- We have entered a new hybrid behavioral health model.
- Telehealth has seen a drastic increase because of COVID-19.
- Virtual options will help increase medical research diversity and inclusion.
It's been a little over a year since the COVID-19 pandemic has turned our lives upside down, including how we seek and receive our health care, particularly with the rise of telehealth, and the field of psychiatry is no exception. From delivering therapy to conducting scientific research, we have now entered a new long-lasting hybrid behavioral health model.
Throughout the pandemic, Athenahealth, a health tech company, released an interactive dashboard that shared telehealth trends from 18.4 million virtual appointments by 60,000 providers. It reported that telemedicine had the most significant impact on mental health, with 33% of appointments going virtual, according to their data.
At Zucker Hillside Hospital and the Feinstein Institutes for Medical Research, my colleagues and I had to quickly rethink how we engaged and interacted with our patients. We were tasked with implementing and tackling obstacles that digital medicine presented. While we may still have some hurdles to overcome, virtual health and medicine may ultimately increase diversity and equity for mental health care and medical research studies.
Amidst the pandemic, many of my patients were happy to have telehealth as an option. Without the need to seek transportation to attend appointments or take time off from work or school, I saw an increase in appointment retention and engagement. But that wasn't the case for everyone. If clinicians are to implement this model for the long run, we need to address some of the hurdles and determinants of health that may impact telehealth options.
How virtual technology intersects with research
The lack of access to the internet or digital devices (tablets, cell phones) may prevent some people from participating in virtual care options. However, there are ways to work around these issues; for example, if a patient were to enroll in a clinical study, the institution could provide the necessary hardware. My colleagues at the Feinstein Institutes have successfully launched an at-home virtual COVID-19 clinical trial looking at the common heartburn drug famotidine, and to cut out any digital divide, patients are sent an iPad and other equipment to the participant's home to conduct for the trial. As an incentive, they get to keep the iPad once the trial is finished.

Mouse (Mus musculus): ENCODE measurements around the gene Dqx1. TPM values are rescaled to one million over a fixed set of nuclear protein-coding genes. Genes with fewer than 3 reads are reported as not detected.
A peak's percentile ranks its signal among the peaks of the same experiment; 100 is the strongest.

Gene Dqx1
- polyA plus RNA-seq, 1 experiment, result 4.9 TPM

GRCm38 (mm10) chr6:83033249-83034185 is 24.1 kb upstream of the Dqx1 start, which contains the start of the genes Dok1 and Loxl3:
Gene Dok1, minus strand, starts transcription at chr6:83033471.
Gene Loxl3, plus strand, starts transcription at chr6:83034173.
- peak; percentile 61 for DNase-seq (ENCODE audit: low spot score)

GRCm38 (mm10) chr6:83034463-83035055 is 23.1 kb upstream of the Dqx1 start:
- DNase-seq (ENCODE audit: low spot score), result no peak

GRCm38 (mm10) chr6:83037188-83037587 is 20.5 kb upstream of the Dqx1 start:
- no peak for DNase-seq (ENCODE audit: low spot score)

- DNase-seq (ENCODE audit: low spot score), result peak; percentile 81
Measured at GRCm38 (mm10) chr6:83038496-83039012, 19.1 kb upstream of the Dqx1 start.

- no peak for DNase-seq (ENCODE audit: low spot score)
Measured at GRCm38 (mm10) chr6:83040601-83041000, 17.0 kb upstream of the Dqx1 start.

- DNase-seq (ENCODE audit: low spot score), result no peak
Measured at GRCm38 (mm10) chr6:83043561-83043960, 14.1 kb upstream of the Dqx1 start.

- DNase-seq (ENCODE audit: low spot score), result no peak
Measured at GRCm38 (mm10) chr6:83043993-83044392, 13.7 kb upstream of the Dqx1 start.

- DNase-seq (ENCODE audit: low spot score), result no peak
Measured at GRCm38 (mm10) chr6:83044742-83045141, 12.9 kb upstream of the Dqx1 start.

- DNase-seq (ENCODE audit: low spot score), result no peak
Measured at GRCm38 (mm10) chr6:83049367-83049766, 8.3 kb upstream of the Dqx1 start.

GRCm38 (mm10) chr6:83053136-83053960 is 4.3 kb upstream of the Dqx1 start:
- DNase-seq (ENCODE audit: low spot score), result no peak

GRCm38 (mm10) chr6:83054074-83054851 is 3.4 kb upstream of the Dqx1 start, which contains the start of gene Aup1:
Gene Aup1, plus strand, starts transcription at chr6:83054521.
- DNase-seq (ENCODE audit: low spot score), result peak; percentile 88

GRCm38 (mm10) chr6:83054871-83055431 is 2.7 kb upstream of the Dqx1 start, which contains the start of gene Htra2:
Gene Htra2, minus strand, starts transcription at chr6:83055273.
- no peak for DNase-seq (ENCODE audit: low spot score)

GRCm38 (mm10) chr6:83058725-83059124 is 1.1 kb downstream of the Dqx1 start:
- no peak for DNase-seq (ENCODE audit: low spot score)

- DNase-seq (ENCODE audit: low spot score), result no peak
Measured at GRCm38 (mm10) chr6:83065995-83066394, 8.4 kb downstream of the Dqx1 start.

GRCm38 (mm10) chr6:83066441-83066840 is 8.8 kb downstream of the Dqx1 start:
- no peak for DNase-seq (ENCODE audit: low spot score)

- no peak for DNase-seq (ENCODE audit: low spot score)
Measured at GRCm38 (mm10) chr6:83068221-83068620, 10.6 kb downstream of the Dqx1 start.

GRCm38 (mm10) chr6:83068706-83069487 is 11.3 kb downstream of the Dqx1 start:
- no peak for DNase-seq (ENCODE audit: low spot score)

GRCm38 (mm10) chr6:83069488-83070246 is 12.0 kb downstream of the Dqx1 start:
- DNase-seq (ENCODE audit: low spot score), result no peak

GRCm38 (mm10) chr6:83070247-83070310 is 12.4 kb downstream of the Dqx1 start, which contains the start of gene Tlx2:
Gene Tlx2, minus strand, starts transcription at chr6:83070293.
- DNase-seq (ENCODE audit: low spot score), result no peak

In regards to medical research, utilizing two-way video and virtual communications may help increase participants' clinical trial awareness and hopefully diversity. Researchers must collect data from various people from different walks of life, socioeconomic status, and background to ensure that research findings are generalizable. This helps represent a broader population that is more representative.
We need to consider that each patient is different and may have challenges with adhering to a virtual schedule and counseling. It's up to us to develop personalized plans for our patients.
One issue to overcome, regardless of telehealth options, is the general lack of trust or stigma associated with clinical trials and research in general. Many are skeptical of volunteering for science. However, leveraging technology may help address and ease some of these barriers. For example, I am conducting research around the use of internet search and personalized advertisements. By utilizing these methods, we can tailor digital advertisements for clinical studies to target specific groups of people in certain neighborhoods. Technology and virtual communication may help ease the hesitancy and burden to sign up for a trial by increasing access to online education and supports, ease the burden of transportation, and reduce the need to miss work and other personal responsibilities.
With a proper blend of in-person and virtual telepsychiatry, we are at the cusp of changing how mental health and research are conducted, paving the way for more access, inclusion, and overall care.